Precious Shongwe, a mother of two who is living openly with HIV, shared with The Weight She Carries how her journey with HIV has been.
My name is Precious Shongwe. I am from Eswatini, a woman openly living with HIV and a mother of two adorable kids: a boy aged 16 and a girl aged 9. I am also an activist and a cervical cancer survivor.
I was infected with HIV during my teenage years and take full responsibility for it because it was all consensual.
During the time I got infected, there was a lot of stigma surrounding HIV. And to make matters worse, I was supposed to disclose my status to my family who had no idea I was already sexually active, so I kept it to myself for a long time. With the help of a healthcare worker, I adhered to treatment and received counselling. Over the years, through the help of ICW, I gathered enough courage to disclose to my family and friends in 2008.
As I continued working with various organizations like Doctors Without Borders, I openly began to speak out about my status, and it has created a strong passion in me to work closely and actively with the youth.
My family has been very supportive from day one. I have become more of an educator to them whom they come to for information.
Stigma has also reared its ugly head at times, and the most painful encounter I had with it is when we were having an argument with a female family member who knew about my situation.
It was in a public place, and she openly stated that I was going to die very soon in front of my kids who at the time had no knowledge of my status. It hurt me deeply, and I am still recovering from the trauma still.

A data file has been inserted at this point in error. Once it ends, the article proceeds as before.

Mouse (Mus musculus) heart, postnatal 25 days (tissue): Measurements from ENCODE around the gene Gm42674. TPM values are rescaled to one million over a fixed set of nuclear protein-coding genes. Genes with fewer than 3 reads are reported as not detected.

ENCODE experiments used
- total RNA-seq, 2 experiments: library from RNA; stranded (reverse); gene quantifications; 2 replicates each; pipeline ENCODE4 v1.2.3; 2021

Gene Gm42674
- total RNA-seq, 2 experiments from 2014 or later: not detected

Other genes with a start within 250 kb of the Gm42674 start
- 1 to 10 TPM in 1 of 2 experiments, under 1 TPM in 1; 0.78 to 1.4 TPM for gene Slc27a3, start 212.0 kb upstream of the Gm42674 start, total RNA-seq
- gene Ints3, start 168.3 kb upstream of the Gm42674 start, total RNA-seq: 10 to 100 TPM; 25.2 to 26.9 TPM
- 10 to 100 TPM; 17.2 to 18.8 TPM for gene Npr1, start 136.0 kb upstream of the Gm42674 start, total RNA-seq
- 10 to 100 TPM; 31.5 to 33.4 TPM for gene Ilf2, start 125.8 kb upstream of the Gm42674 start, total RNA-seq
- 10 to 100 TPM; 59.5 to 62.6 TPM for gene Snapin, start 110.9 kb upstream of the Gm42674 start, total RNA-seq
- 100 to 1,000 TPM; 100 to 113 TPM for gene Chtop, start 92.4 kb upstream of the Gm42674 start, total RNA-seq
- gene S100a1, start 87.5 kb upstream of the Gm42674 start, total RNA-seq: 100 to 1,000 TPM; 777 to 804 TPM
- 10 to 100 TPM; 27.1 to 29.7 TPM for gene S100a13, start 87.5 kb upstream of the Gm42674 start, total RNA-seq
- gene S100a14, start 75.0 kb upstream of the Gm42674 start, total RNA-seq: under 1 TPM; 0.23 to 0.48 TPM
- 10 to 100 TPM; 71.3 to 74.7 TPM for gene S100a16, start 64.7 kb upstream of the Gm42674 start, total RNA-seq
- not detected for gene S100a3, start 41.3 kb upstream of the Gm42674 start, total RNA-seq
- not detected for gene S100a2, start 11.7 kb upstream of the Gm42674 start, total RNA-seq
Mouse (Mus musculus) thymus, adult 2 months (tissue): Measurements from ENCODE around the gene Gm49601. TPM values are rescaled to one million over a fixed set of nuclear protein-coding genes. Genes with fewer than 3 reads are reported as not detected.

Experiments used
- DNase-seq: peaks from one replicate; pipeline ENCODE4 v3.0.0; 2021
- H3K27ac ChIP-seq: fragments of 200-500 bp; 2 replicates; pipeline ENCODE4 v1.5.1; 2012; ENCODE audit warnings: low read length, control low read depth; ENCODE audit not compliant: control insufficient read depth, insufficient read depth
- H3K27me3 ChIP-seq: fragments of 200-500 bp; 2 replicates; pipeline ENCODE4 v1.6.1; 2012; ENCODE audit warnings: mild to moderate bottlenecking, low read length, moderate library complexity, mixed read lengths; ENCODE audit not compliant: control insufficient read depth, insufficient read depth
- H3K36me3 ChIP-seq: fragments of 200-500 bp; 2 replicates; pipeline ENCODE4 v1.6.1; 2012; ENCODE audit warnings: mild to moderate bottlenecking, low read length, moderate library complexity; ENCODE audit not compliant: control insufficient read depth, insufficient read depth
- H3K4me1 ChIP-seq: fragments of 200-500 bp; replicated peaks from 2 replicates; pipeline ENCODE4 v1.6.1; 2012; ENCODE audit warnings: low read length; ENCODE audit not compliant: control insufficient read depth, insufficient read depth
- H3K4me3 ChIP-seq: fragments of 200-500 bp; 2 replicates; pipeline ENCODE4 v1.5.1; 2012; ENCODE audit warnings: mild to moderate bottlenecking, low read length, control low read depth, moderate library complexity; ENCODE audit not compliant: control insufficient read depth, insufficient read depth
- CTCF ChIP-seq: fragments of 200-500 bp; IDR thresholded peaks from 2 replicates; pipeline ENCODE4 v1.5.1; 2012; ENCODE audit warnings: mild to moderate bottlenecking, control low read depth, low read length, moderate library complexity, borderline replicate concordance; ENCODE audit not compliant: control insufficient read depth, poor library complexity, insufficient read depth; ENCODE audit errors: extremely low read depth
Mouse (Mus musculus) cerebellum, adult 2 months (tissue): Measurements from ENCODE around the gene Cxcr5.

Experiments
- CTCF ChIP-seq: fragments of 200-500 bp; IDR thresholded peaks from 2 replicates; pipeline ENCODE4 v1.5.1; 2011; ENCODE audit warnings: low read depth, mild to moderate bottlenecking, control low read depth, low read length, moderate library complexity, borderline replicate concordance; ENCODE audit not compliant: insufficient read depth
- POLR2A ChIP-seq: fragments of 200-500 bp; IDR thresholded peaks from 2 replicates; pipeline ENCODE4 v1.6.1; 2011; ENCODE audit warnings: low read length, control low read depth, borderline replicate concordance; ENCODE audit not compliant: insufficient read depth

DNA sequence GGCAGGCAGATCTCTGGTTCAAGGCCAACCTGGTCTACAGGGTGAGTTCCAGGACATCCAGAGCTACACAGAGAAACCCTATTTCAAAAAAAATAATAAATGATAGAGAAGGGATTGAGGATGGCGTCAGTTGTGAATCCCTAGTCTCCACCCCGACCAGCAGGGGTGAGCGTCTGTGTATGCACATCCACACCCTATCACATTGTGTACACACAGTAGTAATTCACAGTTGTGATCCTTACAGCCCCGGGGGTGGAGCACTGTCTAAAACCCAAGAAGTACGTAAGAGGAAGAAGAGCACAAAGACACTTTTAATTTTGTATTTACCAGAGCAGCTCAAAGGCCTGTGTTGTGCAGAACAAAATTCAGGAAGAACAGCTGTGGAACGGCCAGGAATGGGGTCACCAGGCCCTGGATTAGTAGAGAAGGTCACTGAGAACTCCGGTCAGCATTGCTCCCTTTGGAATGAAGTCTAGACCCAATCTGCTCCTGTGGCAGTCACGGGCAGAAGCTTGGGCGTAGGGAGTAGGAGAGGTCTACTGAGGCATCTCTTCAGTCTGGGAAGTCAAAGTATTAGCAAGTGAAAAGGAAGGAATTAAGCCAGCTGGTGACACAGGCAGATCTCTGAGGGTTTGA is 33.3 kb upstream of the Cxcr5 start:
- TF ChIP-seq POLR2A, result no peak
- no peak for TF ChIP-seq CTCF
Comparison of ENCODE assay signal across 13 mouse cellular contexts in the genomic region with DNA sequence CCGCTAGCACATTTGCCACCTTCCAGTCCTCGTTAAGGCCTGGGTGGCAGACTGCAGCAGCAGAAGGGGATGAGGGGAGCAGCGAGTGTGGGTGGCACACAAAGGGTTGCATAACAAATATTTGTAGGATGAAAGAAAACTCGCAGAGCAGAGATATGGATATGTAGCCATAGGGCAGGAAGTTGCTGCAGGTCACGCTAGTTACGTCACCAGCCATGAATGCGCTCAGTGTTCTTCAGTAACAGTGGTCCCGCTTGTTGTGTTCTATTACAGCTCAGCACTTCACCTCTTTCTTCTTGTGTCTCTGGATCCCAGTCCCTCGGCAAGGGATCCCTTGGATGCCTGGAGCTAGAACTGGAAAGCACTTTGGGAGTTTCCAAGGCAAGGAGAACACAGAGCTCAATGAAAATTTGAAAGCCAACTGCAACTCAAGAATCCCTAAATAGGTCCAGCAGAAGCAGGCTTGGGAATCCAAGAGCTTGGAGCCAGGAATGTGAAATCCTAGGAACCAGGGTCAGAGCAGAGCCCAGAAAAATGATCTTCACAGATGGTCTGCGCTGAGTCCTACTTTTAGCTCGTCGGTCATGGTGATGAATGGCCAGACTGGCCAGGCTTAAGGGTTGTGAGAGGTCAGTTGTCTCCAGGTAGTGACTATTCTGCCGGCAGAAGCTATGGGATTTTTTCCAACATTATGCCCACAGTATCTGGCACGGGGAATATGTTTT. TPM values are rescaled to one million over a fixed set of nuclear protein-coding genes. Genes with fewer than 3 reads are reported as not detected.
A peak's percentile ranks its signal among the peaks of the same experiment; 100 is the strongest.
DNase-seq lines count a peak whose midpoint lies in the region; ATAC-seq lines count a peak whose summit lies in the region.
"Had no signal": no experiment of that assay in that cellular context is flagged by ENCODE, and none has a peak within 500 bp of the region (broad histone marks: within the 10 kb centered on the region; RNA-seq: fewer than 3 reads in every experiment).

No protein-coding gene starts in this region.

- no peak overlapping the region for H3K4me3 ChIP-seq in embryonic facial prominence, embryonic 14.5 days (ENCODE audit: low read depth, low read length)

After the incident, I sat down with my kids and told them everything and took them to a psychologist to help them come to terms with what had transpired.
To be honest, it is a rollercoaster ride because day one, you fully accept your status, and the next day, you are just an emotional wreck who is trying to grasp the reality of one’s life. What has kept me grounded and has given my life meaning is my job. I work closely with young people and craft programs that help them accept, seek treatment and adhere to it. I practically hold their hand and take it step by step with them because I am living proof.
Experience with Cervical Cancer
It was back in 2013 after my second child that I noticed that something was wrong with me. At first it was irregular periods, which the hospital treated with contraception, stating that my hormones were imbalanced. This went on for [a while] whilst the symptoms got worse.
I had abdominal pains, bleeding occurred, pain during sexual intercourse. What really jolted me to action was when I bled during sex. I requested for screening to be done and was referred to a private institution because issues surrounding cervical cancer were still not addressed during this time.
It took me a while to finally collect my results because I know a lot of women who were living with HIV who had contracted cervical cancer and died. At this point I thought I was going to die as well. I had deteriorated to the point of losing weight, losing my hair and bleeding every other day.
My advice to any woman who is sexually active is to get a pap smear done yearly if you are HIV-positive or biyearly if you are negative. Always watch out for signs such as bleeding outside the normal period days, pain during sex and aforementioned symptoms.
My parting words to those living with HIV is that rather than trying to find who infected you, it is better to accept the situation and move on from it. Even before you disclose, make sure you have come to terms with it. Seek counselling and adhere to treatment so that you are able to defeat it.
Remember, you are me, and I am you. We are in this together.